Application of machine learning models to study land-cover change is typically restricted to the change detection of categorical, i.e. classified, land-cover data. In this study, our aim is to extend the utility of such models to predict the spectral band information of satellite images. A Random Forests (RF)-based machine learning model is trained using topographic and historical climatic variables as inputs to predict the spectral band values of high-resolution satellite imagery across two large sites in the western United States, New Mexico (10,570 km2), and Washington (9400 km2). The model output is used to obtain a true colour photorealistic image and an image showing the normalized difference vegetation index values. We then use the trained model to explore what the land cover might look like for a climate change scenario during the 2061–2080 period. The RF model achieves high validation accuracy for both sites during the training phase, with the coefficient of determination (R2) = 0.79 for New Mexico site and R2 = 0.73 for Washington site. For the climate change scenario, prominent land-cover changes are characterized by an increase in the vegetation cover at the New Mexico site and a decrease in the perennial snow cover at the Washington site. Our results suggest that direct prediction of spectral band information is highly beneficial due to the ability it provides for deriving ecologically relevant products, which can be used to analyse land-cover change scenarios from multiple perspectives.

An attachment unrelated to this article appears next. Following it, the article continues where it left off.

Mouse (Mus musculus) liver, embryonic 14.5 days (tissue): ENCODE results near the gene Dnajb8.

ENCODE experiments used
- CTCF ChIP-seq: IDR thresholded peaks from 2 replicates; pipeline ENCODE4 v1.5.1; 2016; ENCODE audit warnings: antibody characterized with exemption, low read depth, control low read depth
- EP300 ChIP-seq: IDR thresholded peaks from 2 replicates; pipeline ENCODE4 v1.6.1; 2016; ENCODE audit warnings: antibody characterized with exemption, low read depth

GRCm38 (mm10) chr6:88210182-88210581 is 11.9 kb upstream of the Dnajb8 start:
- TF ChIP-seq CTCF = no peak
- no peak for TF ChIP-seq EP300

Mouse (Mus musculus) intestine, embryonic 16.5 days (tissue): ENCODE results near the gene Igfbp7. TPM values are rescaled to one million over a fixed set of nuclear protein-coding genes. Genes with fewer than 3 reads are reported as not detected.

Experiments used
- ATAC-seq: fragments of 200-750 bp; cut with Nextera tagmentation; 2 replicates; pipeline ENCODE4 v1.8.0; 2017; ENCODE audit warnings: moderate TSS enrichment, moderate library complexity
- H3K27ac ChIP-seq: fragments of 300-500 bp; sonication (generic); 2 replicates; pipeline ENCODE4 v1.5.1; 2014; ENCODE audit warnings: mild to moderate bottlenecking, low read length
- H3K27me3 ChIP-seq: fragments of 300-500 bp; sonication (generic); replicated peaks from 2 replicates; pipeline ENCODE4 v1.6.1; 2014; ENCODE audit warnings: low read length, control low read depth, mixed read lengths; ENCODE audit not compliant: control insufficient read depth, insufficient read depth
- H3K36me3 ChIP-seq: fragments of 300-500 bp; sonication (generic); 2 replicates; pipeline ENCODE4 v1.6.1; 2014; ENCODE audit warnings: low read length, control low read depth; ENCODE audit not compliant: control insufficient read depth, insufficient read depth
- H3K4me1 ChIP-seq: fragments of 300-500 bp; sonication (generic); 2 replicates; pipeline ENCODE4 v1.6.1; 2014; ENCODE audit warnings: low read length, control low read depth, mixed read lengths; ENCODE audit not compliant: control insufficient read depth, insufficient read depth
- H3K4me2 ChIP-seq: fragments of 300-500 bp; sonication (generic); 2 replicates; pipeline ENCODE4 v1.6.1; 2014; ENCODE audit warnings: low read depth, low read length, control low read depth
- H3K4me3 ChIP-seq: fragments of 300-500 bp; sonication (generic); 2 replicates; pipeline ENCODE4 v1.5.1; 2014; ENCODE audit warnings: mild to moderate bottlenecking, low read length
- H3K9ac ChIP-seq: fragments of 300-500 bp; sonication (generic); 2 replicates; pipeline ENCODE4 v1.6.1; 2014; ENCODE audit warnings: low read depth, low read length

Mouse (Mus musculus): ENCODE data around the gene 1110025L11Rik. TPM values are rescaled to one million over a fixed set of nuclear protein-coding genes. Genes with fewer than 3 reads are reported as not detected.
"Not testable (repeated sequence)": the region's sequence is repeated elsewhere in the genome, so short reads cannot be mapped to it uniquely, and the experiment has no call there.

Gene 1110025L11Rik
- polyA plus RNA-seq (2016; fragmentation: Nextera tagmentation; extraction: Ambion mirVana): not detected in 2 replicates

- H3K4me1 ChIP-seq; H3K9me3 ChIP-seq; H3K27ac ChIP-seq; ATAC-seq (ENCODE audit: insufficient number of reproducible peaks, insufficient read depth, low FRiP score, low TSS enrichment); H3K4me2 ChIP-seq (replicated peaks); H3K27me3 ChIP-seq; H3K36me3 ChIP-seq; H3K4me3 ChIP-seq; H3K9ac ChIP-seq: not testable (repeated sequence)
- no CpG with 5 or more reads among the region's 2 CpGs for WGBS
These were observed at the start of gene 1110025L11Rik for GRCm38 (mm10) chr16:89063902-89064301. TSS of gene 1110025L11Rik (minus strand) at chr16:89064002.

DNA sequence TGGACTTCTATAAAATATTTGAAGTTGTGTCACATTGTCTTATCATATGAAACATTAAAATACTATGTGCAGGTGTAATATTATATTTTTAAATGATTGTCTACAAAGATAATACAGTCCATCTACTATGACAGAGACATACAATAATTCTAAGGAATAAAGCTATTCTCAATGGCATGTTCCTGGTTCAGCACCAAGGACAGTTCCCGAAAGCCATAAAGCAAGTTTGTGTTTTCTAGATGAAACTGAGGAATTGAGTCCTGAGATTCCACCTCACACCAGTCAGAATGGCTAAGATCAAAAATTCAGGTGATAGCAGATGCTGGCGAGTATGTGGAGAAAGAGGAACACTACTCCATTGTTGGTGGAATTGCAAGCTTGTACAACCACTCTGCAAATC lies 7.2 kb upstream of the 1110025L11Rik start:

Satellite images (top) and predicted images for 2061 (bottom). Note receeding vegetation in the lower left image (New Mexico), and decreased snow cover in the lower right (Washington State).
This material is based in part upon work supported by the National Science Foundation under grant CDI-1027870. Any opinions, findings, and conclusions or recommendations expressed in this material are those of the author(s) and do not necessarily reflect the views of the National Science Foundation.
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